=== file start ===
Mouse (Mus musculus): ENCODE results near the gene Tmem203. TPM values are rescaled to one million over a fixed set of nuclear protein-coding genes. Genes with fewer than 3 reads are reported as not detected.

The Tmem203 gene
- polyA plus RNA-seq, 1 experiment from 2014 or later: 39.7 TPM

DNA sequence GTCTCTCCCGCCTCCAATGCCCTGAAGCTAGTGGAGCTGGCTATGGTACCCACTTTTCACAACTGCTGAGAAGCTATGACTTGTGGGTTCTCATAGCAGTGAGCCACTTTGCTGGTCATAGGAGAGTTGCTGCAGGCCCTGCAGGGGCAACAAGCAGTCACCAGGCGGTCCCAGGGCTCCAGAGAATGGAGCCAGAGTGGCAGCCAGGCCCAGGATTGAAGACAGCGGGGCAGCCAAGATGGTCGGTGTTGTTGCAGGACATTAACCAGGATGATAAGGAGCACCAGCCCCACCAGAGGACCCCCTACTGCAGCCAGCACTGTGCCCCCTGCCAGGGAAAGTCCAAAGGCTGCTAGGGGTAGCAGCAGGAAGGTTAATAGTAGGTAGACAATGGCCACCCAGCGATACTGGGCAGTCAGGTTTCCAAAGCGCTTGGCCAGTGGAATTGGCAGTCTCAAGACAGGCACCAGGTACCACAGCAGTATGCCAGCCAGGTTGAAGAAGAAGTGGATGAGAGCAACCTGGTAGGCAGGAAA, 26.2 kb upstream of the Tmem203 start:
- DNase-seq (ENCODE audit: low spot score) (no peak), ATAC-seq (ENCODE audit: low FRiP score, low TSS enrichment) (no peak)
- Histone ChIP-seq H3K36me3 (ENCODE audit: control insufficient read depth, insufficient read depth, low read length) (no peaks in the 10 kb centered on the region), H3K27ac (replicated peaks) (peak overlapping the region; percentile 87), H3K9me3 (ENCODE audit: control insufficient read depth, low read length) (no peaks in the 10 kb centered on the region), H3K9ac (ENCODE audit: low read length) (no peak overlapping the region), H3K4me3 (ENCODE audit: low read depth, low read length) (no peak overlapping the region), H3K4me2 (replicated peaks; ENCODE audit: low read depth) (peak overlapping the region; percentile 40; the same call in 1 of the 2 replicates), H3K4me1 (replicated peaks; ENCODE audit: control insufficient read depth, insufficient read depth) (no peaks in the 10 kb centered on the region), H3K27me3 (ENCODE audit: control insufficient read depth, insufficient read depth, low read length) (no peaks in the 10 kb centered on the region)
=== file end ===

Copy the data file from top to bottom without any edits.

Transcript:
Mouse (Mus musculus): ENCODE results near the gene Tmem203. TPM values are rescaled to one million over a fixed set of nuclear protein-coding genes. Genes with fewer than 3 reads are reported as not detected.

The Tmem203 gene
- polyA plus RNA-seq, 1 experiment from 2014 or later: 39.7 TPM

DNA sequence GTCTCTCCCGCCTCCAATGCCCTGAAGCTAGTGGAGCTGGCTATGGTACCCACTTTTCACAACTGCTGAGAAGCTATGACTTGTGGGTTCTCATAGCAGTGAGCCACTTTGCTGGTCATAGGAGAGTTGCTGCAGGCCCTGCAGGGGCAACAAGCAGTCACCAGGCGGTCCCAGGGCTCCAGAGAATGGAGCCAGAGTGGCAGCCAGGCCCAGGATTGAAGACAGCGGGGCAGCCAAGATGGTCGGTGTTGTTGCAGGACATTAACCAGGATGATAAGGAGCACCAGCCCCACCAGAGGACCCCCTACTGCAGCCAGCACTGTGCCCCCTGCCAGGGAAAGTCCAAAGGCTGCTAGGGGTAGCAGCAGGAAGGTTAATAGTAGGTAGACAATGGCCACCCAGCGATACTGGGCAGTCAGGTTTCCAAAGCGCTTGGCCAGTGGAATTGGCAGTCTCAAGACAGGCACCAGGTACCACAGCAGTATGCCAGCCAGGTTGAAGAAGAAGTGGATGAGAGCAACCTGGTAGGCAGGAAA, 26.2 kb upstream of the Tmem203 start:
- DNase-seq (ENCODE audit: low spot score) (no peak), ATAC-seq (ENCODE audit: low FRiP score, low TSS enrichment) (no peak)
- Histone ChIP-seq H3K36me3 (ENCODE audit: control insufficient read depth, insufficient read depth, low read length) (no peaks in the 10 kb centered on the region), H3K27ac (replicated peaks) (peak overlapping the region; percentile 87), H3K9me3 (ENCODE audit: control insufficient read depth, low read length) (no peaks in the 10 kb centered on the region), H3K9ac (ENCODE audit: low read length) (no peak overlapping the region), H3K4me3 (ENCODE audit: low read depth, low read length) (no peak overlapping the region), H3K4me2 (replicated peaks; ENCODE audit: low read depth) (peak overlapping the region; percentile 40; the same call in 1 of the 2 replicates), H3K4me1 (replicated peaks; ENCODE audit: control insufficient read depth, insufficient read depth) (no peaks in the 10 kb centered on the region), H3K27me3 (ENCODE audit: control insufficient read depth, insufficient read depth, low read length) (no peaks in the 10 kb centered on the region)